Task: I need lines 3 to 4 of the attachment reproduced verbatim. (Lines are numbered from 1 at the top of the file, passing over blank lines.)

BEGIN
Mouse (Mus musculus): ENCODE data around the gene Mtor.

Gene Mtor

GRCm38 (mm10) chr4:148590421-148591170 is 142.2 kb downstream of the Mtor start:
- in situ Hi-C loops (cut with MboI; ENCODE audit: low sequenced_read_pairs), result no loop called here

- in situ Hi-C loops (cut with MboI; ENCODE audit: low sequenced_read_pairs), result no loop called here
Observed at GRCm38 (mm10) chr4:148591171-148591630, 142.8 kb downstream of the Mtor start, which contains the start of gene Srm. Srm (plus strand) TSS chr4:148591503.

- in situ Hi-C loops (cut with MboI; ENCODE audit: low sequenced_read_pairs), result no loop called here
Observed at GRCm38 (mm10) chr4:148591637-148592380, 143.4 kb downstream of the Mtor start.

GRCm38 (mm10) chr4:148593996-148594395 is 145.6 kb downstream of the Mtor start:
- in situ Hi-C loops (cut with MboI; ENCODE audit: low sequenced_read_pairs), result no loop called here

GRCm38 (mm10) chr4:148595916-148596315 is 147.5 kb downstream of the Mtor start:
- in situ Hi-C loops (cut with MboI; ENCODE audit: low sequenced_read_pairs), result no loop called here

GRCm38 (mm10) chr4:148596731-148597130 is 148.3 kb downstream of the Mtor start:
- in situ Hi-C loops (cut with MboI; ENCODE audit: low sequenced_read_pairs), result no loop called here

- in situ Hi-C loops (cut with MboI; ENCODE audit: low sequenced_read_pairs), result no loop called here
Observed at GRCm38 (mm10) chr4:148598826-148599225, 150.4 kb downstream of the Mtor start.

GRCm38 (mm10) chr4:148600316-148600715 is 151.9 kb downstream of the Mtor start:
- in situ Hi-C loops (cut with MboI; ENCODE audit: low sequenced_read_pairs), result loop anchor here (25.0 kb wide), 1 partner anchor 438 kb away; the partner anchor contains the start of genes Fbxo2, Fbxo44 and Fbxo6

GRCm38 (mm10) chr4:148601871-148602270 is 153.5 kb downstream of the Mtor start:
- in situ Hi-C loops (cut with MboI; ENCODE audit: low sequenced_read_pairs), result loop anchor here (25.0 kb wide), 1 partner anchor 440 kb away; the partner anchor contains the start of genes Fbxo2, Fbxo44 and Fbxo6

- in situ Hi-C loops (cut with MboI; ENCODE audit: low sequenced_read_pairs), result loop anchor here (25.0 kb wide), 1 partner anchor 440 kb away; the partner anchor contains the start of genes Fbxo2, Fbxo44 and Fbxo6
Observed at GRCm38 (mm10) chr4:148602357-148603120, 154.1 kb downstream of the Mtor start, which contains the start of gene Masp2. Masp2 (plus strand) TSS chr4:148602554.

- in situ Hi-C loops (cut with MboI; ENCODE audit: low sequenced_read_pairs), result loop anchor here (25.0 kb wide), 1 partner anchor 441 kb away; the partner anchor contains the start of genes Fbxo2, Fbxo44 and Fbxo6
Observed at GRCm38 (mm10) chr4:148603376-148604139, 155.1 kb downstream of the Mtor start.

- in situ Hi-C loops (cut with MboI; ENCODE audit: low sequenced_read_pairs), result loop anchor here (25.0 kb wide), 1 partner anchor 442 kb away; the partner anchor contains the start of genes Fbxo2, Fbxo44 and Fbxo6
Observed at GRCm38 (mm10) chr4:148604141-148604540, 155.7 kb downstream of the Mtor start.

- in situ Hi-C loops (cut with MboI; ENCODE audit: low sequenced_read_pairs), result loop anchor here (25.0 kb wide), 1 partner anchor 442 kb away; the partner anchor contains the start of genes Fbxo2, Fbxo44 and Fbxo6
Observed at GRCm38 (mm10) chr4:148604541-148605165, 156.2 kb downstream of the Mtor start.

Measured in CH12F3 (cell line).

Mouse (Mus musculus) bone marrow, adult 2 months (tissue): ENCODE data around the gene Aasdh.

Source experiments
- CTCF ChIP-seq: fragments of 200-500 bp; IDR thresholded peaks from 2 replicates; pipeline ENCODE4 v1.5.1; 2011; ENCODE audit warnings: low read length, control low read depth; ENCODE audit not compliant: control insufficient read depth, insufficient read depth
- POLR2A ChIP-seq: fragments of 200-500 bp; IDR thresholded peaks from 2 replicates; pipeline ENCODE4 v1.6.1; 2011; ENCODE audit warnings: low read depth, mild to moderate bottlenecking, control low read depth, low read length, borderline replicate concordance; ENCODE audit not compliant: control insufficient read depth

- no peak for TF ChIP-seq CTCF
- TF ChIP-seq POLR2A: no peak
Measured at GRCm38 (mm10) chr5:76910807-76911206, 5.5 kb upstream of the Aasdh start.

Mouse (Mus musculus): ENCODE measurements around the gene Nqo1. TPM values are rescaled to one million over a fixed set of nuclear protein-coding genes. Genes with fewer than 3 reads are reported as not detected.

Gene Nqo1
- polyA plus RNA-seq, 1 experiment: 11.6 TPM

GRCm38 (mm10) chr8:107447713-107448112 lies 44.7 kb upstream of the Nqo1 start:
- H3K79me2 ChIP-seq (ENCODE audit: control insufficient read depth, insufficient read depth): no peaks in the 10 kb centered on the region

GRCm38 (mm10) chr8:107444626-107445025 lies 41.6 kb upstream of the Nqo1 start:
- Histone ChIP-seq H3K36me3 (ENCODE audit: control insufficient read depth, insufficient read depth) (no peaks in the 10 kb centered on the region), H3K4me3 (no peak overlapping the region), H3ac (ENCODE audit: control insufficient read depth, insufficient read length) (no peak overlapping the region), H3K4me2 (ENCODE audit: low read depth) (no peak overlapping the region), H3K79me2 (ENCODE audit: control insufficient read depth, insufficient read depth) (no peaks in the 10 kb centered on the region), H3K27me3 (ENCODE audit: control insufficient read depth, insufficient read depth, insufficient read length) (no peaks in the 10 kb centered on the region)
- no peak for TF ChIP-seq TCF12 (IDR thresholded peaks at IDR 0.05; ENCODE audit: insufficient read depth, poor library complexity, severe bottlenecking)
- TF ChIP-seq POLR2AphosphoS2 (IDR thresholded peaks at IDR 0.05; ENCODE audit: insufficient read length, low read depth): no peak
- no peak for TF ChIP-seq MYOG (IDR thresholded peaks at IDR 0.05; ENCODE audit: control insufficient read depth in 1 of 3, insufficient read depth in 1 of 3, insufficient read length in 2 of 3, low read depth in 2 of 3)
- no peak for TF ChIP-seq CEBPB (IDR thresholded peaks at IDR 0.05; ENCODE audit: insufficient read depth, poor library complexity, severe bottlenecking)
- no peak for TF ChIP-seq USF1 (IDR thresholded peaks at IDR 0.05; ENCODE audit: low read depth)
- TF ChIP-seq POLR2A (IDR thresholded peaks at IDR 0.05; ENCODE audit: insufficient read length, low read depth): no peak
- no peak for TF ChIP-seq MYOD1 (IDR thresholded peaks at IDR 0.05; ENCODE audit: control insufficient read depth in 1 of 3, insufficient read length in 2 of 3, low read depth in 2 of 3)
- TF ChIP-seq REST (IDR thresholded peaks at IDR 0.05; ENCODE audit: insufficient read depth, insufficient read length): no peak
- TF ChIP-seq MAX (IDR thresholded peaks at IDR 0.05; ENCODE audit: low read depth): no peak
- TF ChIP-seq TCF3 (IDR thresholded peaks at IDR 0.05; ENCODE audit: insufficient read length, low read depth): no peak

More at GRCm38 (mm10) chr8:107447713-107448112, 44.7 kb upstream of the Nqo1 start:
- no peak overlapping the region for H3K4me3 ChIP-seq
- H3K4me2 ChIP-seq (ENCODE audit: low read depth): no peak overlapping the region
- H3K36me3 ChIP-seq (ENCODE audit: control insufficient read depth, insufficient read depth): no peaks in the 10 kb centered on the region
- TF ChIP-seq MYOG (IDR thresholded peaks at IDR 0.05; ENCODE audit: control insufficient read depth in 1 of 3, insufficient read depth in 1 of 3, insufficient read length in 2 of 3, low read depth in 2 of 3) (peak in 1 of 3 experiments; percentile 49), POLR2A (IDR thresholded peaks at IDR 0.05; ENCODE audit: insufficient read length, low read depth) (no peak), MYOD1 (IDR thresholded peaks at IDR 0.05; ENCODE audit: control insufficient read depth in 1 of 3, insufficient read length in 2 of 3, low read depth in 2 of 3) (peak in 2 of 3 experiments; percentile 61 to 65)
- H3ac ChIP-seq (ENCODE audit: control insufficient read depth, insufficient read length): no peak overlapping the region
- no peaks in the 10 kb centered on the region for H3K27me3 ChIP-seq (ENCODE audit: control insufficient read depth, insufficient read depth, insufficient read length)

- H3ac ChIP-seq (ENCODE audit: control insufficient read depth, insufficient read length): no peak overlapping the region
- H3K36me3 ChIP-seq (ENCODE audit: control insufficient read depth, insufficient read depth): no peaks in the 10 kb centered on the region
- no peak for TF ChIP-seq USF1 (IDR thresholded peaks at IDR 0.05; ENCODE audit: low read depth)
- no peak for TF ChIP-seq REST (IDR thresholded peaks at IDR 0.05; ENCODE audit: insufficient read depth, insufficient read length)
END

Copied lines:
GRCm38 (mm10) chr4:148590421-148591170 is 142.2 kb downstream of the Mtor start:
- in situ Hi-C loops (cut with MboI; ENCODE audit: low sequenced_read_pairs), result no loop called here